This article is republished with permission from a brand new and cool website GlacierHub. The post is by Ben Orlove of Columbia University.
Will lava soon hit glacier ice, unleashing an explosion that would spew ash and steam high in the atmosphere? The Icelandic Meteorology Office (IMO) thinks that the probability of such an event in their country has increased. Through August 16, 2014, the risk level had been at code green – a “background, non-eruptive state.” The IMO has upgraded the risk twice in the last two days, on August 17 to code yellow, and early in the day on August 18 to code orange, indicating that a “volcano shows heightened or escalating unrest with increased potential of eruption.”
The focus of this IMO monitoring is on Bárðarbunga, a volcano more than 2,000 meters in elevation, located beneath Vatnajökull, the country’s largest glacier. Since midnight on the morning of August 18, the IMO has detected about 950 earthquakes at Bárðarbunga.
Since early June, the IMO has observed that four GPS stations in the area have shown upward movement in a direction away from the volcano. This movement suggests that a mass of magma (molten rock beneath the Earth’s surface) has been expanding upward, closer to the Earth’s surface, and displacing the GPS stations.
The IMO has been particularly concerned by what it calls a “seismic swarm.” This refers to a cluster of earthquakes.
This recent swarm began early in the day on August 16 and has continued to the present. More than 1400 earthquakes have been recorded since August 16, some small, some medium-sized, concentrated near the faults associated with the volcano. These swarms constitute a second line of evidence that an eruption may occur, since such earthquakes can be created by pools of magma as they move upward.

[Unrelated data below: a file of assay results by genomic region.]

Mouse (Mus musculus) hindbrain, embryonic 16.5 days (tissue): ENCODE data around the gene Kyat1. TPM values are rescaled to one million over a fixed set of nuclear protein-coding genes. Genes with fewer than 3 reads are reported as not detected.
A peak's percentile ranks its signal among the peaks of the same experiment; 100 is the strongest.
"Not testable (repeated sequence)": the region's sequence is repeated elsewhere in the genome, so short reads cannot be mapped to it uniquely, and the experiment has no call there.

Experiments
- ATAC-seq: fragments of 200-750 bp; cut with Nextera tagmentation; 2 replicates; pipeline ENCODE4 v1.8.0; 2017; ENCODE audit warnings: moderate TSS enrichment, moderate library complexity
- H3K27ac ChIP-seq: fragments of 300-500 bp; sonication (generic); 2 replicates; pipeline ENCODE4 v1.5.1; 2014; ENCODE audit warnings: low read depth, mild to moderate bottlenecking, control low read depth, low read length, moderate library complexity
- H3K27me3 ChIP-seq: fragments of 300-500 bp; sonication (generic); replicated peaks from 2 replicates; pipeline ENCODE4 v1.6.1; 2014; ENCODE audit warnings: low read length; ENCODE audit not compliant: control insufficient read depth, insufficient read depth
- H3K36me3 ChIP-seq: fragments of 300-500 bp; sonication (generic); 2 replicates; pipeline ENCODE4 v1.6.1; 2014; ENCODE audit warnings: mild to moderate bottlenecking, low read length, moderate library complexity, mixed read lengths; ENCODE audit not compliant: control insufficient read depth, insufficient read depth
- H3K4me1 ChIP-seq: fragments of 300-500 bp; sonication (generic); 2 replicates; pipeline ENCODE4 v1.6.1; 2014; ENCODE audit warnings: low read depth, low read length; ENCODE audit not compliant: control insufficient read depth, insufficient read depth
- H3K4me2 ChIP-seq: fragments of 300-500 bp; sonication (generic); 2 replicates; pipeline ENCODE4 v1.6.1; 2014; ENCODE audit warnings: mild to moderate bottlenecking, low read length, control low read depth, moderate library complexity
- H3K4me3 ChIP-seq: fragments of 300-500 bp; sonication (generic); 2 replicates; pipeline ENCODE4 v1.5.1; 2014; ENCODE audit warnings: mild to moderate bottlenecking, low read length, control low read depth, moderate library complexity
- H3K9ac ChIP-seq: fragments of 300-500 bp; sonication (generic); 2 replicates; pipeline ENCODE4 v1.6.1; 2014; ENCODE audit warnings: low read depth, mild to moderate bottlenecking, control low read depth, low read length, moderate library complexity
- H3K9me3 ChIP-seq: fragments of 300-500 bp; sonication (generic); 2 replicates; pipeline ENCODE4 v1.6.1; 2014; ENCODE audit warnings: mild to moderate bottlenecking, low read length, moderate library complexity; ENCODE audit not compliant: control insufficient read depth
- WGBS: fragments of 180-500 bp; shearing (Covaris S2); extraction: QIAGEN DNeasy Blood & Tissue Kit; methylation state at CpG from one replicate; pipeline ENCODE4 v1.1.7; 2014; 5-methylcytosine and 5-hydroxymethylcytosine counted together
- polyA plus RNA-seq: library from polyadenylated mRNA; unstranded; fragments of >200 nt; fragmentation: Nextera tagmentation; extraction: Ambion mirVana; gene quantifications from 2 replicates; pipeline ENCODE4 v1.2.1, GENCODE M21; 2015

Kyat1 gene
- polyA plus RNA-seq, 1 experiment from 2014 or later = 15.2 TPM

The earthquakes in the last 24 hours have been more numerous, more powerful, and closer to the surface—all pointing to an increased likelihood of eruption.
The responsibility for monitoring such risks falls to the IMO because sub-glacial volcanic eruptions can create vast plumes of material that reach into the atmosphere. This phenomenon is critical for Iceland because of its location on the paths of many flights between western Europe and the East Coast of the US. When the Eyjafjallajökull volcano erupted in this manner in April 2010, flights were cancelled for six days, affecting ten million passengers. The lava was released under a thick cap of glacier, creating a vast plume of ash and steam that was propelled up to an elevation of 9,000 meters. The resulting cloud, presenting a great threat to airplanes, was carried long distances by the jet stream. It covered Norway, Sweden, Denmark, Britain and the Netherlands, as well as large portions of Finland and Germany, and reached far into Russia. On a more local scale, residents and domestic animals had to remain inside for a number of days, and the rivers in the region were flooded with hot water. The ash-fall covered fields and pastures, creating problems for farmers.